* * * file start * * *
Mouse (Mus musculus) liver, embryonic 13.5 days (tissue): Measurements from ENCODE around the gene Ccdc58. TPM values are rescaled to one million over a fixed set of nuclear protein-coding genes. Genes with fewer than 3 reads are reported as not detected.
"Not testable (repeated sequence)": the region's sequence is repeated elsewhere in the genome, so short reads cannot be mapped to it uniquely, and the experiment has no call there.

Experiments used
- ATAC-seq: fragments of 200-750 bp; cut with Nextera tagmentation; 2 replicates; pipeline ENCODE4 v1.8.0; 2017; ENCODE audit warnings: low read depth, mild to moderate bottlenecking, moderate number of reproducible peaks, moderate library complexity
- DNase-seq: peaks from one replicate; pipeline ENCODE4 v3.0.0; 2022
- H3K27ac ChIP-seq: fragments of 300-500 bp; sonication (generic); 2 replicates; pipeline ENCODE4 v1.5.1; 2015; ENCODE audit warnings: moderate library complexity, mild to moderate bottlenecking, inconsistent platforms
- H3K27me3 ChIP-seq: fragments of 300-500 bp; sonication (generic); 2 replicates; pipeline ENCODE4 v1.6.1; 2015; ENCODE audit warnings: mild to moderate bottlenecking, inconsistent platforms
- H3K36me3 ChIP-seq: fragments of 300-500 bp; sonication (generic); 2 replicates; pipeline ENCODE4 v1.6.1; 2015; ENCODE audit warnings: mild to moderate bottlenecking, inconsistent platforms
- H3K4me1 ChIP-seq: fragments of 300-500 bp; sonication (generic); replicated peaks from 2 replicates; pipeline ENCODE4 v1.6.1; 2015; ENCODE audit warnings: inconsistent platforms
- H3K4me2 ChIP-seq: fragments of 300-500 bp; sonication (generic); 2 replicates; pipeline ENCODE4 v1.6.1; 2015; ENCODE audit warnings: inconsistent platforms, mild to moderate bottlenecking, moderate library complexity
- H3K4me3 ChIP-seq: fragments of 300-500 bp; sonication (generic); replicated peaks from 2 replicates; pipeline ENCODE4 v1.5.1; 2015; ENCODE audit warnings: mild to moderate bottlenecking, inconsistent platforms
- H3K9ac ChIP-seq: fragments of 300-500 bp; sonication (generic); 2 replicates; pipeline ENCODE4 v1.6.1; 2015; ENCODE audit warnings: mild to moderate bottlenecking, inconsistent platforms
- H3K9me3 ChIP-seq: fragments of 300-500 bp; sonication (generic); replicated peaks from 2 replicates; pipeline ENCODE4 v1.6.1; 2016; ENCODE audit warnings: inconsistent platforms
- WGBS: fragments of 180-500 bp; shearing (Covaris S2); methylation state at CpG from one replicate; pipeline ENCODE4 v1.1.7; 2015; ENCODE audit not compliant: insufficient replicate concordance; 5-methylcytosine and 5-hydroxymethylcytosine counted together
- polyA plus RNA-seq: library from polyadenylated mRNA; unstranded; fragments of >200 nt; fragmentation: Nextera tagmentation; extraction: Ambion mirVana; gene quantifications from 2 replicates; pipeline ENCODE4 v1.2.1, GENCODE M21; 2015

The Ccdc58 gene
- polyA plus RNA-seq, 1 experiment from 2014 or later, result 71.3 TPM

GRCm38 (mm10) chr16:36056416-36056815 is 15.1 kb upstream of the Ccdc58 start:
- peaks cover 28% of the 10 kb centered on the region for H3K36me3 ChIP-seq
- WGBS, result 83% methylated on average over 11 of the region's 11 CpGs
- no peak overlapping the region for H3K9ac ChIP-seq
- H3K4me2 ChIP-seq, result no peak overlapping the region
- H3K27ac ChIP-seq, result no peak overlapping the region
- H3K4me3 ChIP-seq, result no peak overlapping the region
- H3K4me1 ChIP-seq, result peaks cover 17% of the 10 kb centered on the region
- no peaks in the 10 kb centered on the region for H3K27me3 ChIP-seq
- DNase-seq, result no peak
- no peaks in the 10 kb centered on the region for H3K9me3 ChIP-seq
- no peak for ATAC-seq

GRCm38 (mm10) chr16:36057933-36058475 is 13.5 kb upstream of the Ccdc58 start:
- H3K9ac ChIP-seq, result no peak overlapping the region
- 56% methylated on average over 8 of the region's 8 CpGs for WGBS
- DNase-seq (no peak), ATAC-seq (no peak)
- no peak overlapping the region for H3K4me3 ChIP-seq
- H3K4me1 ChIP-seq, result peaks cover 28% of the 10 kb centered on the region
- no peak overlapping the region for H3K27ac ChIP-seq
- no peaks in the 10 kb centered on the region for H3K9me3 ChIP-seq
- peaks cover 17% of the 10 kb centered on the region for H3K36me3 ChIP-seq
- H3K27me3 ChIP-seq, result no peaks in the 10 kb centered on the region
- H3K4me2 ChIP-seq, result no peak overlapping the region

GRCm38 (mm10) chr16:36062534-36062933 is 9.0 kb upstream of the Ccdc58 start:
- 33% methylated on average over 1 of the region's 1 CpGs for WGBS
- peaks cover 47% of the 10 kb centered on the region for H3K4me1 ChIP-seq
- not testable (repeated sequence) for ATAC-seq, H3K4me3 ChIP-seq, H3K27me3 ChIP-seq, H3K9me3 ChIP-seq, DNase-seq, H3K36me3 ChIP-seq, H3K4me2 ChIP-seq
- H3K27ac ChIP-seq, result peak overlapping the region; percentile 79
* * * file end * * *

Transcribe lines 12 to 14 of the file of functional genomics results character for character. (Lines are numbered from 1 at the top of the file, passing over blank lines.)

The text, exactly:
- H3K9ac ChIP-seq: fragments of 300-500 bp; sonication (generic); 2 replicates; pipeline ENCODE4 v1.6.1; 2015; ENCODE audit warnings: mild to moderate bottlenecking, inconsistent platforms
- H3K9me3 ChIP-seq: fragments of 300-500 bp; sonication (generic); replicated peaks from 2 replicates; pipeline ENCODE4 v1.6.1; 2016; ENCODE audit warnings: inconsistent platforms
- WGBS: fragments of 180-500 bp; shearing (Covaris S2); methylation state at CpG from one replicate; pipeline ENCODE4 v1.1.7; 2015; ENCODE audit not compliant: insufficient replicate concordance; 5-methylcytosine and 5-hydroxymethylcytosine counted together